First Vice-President of the Collectivité Valérie Damaseau.
MARIGOT--First Vice President of the Collectivité Valérie Damaseau, in her address for the 372nd anniversary of the Treaty of Concordia, echoed President Daniel Gibbs’ desire to have a United Congress French and Dutch, calling it a “must” for the island, given the challenges both sides face.
“When reality changes, the ways in which we handle those issues must also change,” she said. “This uniqueness so rare cannot continue to be governed issue by issue. Rethinking our coexistence is a must – time is of the essence.”
She said that “bond” has been put to the test, especially these last three years when numerous challenges indirectly relied on the strength and moral values of the people, adding that application of laws exposes difficulties and hampers the cross-border relationship.
“We so often repeat that the gale and plagues do not stop at the border, but let us take a minute and realise how these challenges go unnoticed in the everyday lives of our people.
“We need to reactivate the importance of this day and revive in every one of us a reality that holds within itself the singularity and the challenges, reality that we as people of St. Martin are confronted with politically, administratively, economically, socially and culturally every day.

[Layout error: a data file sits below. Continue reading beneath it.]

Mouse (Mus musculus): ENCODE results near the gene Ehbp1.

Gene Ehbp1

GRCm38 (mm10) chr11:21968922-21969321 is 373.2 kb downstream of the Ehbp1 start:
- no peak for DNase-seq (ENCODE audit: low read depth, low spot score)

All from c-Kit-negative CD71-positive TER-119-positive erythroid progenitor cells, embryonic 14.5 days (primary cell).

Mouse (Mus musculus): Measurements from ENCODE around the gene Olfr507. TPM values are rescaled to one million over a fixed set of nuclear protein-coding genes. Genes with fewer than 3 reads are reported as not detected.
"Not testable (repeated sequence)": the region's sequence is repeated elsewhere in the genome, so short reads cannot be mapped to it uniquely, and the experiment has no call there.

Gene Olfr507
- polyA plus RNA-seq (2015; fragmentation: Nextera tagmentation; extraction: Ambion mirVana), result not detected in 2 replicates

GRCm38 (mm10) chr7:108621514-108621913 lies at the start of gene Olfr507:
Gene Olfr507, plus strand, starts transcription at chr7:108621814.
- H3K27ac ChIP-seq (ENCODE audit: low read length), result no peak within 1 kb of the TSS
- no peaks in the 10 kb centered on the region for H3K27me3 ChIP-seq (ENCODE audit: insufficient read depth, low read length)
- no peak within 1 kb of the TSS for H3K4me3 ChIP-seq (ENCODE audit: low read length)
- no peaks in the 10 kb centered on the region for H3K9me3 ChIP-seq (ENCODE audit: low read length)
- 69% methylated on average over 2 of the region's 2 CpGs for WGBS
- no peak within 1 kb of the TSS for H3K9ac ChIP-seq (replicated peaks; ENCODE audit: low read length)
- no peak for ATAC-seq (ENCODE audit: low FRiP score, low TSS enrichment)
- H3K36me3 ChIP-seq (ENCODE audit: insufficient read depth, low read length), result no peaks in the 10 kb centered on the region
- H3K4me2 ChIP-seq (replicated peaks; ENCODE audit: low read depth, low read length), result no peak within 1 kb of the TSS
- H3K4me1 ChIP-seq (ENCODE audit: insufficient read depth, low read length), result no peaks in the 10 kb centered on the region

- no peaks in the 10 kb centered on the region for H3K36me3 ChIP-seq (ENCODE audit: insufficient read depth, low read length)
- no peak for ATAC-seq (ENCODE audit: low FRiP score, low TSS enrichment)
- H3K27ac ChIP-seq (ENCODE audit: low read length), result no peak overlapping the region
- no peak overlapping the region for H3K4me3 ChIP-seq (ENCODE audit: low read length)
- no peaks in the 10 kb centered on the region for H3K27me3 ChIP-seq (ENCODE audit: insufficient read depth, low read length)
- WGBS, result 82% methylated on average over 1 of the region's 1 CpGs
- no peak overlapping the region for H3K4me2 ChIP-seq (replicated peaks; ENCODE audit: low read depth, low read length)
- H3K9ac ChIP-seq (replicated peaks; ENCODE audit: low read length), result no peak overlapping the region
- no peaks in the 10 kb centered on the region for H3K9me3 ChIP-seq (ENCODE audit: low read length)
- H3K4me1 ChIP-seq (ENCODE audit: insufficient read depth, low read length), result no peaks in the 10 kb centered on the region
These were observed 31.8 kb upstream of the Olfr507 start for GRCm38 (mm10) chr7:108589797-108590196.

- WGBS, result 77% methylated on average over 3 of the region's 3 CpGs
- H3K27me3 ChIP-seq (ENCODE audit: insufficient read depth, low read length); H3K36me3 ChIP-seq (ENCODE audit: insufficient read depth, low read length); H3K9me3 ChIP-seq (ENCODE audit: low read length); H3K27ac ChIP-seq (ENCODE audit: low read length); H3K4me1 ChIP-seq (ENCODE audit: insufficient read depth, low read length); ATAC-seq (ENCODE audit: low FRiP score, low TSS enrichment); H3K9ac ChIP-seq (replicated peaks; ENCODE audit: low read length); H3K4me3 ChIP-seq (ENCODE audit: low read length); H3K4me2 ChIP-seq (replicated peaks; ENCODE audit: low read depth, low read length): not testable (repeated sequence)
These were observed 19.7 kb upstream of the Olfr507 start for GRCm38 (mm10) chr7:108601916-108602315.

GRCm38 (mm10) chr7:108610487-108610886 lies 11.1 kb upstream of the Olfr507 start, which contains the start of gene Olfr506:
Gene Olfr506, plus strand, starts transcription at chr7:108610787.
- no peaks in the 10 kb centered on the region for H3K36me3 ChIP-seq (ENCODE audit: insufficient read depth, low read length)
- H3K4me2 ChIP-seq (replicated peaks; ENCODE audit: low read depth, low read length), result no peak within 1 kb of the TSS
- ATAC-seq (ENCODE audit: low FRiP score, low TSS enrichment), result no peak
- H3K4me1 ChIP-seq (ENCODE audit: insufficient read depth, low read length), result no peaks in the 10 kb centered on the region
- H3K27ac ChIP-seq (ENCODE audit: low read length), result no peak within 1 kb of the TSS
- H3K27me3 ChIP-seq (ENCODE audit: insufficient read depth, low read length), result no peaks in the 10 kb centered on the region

“As the late Daniella Jeffry once said, and I quote: ‘A unique island requires a unique governance.’
“On this special day, I acknowledge that yes, we were able to live like this for 372 years. But I also acknowledge that it is time to put in place a wide-based governance that will put a body in charge of cooperation between [French – Ed.] St. Martin and [Dutch] St. Maarten, that will make joint management and finding of joint solutions to common issues possible and seal it with a renewal of the 1648 Treaty of Concordia agreement, keeping in mind that we are one island, one people.”
She reminded that the Treaty of Concordia was a formal arrangement that was primarily a friendly one, an alliance between two communities that determined the common rules for a joint use of the goods on the island.
“Thanks to the people, we continue to live in harmony with open, free borders.
This long-standing division has never impaired the peaceful living of the French and Dutch communities. We simply continue to be our brother’s keeper.
“In my capacity as First Vice-President of the Territorial Council of St. Martin in charge of Culture, it is my duty to remind you that in the midst of challenges we are facing today, we must not forget the importance of this day of celebration which defines us as a people.
“It is our job to keep this tradition alive. Nobody understands we but we. Nobody feels the reality of this territory like we do. Ask yourself: What is a country without its identity? We are in charge of our destiny. Long live the Treaty of Concordia.”